This article constitutes the March 29th, 2020 entry in the daily Quillette series COVID-19 UPDATES. Please report needed corrections or suggestions to jon@quillette.com. According to statistics compiled by Our World in Data (OWD), the number of newly confirmed COVID-19 deaths increased yesterday. The data, as originally assembled by the European Centre for Disease Prevention and Control (ECDC), indicated 3,461 new confirmed COVID-19 fatalities globally, up slightly from Saturday’s newly reported deaths (3,318). As has been the case throughout mid- and late March, the new deaths were concentrated largely in Italy (887), Spain (832), the United States (411), and France (299). Taken together, these four countries accounted for about 70 percent of all newly reported global deaths—about average for the past three weeks. In the United States, about half of all cases are located in and around New York. As the New York Times reports, the city’s emergency-response services are becoming overwhelmed, and health care workers are beginning to be faced with the sort of live-or-die decisions that Italian doctors have been required to make. As discussed …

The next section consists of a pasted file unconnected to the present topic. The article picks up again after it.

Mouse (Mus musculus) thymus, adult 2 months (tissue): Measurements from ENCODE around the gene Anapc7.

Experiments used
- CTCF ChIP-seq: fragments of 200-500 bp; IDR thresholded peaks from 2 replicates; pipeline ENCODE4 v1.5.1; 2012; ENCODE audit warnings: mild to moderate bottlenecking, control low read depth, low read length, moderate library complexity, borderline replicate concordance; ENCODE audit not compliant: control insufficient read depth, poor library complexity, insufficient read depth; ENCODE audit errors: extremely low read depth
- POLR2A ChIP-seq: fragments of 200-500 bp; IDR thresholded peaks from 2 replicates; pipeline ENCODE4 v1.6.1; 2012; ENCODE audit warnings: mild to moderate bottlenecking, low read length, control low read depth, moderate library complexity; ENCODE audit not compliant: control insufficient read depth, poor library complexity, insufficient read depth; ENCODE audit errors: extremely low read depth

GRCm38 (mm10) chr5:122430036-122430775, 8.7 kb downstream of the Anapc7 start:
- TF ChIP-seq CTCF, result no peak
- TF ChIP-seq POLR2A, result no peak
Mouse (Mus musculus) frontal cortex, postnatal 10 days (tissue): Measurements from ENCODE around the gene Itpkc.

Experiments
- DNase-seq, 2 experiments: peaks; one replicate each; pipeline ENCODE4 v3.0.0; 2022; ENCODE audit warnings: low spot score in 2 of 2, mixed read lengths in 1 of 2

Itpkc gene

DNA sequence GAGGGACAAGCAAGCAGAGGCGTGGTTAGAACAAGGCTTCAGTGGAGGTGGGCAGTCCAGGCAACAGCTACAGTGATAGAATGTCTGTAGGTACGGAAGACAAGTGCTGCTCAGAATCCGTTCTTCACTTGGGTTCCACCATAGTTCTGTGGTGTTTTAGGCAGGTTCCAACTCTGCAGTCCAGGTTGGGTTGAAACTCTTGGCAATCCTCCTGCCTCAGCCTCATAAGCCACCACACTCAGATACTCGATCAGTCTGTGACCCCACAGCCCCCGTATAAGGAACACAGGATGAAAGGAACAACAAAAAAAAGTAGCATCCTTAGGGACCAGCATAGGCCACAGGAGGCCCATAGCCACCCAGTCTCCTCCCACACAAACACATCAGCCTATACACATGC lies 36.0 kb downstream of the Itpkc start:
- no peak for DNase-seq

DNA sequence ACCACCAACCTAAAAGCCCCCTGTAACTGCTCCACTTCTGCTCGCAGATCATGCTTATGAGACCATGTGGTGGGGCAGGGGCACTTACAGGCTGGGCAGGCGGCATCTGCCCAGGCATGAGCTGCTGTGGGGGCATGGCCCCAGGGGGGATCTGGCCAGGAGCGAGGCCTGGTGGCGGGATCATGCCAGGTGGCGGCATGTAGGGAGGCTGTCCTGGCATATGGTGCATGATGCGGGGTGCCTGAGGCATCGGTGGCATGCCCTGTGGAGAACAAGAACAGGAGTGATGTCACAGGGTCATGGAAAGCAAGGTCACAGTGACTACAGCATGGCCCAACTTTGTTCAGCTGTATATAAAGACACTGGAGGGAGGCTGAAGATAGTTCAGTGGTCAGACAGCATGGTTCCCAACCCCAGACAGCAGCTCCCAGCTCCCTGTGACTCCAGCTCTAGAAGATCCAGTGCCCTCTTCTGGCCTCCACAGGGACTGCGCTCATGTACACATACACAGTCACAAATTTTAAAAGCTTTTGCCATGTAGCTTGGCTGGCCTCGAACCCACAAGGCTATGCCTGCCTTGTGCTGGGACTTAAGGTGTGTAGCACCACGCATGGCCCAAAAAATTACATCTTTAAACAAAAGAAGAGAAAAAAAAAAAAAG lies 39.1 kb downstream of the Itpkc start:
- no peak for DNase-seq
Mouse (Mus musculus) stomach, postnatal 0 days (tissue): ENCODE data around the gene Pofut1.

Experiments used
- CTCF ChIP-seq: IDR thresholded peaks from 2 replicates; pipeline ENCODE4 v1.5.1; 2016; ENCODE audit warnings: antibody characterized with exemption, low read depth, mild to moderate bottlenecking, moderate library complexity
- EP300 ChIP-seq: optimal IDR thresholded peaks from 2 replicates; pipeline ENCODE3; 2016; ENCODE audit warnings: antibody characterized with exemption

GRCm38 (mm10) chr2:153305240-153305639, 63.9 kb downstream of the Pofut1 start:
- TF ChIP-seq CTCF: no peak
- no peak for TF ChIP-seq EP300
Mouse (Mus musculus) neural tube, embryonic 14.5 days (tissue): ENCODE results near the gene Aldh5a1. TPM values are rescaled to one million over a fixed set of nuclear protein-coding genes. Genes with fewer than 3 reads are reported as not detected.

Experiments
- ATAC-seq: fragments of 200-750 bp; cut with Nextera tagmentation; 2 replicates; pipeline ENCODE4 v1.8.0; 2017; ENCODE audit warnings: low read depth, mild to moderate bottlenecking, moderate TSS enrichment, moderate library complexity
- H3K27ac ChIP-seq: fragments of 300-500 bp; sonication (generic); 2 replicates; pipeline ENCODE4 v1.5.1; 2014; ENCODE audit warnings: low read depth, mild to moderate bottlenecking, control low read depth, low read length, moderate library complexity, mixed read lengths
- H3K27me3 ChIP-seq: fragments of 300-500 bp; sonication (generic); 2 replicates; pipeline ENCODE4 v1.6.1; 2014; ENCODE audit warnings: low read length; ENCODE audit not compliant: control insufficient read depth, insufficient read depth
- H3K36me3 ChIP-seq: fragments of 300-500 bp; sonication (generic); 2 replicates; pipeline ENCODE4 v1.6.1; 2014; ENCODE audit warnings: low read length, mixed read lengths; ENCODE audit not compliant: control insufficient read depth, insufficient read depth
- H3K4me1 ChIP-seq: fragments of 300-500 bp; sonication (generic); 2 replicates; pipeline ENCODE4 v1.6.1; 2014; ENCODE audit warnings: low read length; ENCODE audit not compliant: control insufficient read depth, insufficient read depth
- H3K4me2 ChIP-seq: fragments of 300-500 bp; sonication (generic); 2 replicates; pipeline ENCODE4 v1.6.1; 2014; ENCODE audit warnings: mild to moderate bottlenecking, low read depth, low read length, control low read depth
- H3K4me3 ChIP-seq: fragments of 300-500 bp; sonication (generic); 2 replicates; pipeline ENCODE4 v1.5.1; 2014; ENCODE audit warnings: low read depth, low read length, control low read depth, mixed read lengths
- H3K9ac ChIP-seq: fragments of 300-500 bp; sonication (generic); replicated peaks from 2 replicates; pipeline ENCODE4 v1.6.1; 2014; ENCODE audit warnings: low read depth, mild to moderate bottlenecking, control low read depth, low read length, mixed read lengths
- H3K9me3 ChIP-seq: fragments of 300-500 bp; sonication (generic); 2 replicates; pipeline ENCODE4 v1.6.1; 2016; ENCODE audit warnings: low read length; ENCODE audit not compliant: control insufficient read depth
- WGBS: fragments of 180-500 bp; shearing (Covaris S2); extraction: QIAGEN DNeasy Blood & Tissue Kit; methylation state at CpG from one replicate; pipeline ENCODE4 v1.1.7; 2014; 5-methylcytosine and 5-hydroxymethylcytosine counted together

Denmark’s Weapons Against COVID-19: Early Action, High Trust—and a No-Nonsense Queen

It’s early spring in Denmark, a welcome relief after months of murky, rainy darkness. Even Copenhagen’s less-affluent districts are covered with carpets of blue wildflowers. It’s also the third week of the country’s coronavirus quarantine, in which Denmark became one of the first countries in Europe to shut its schools and send most public employees home. On March 14th, it was among the first to close its borders entirely. Other than going to work, shopping for non-essentials and dining out, the Danes are doing much of what they would otherwise be doing during spring’s chilly opening act. They are bicycling, sailing, taking nature walks, and gardening. Parents of three- and four-year-olds are teaching them how to ride a bicycle by sticking a broom through the seat support and guiding them along the sidewalks. And there is always plenty of spring housework—for everyone. (Danish men do more housework than any of their OECD counterparts.) This includes airing out the feather quilts after the long winter, filling up the window boxes with spring flowers, and embarking on …

The Case for Economic Hibernation during the COVID-19 Lockdowns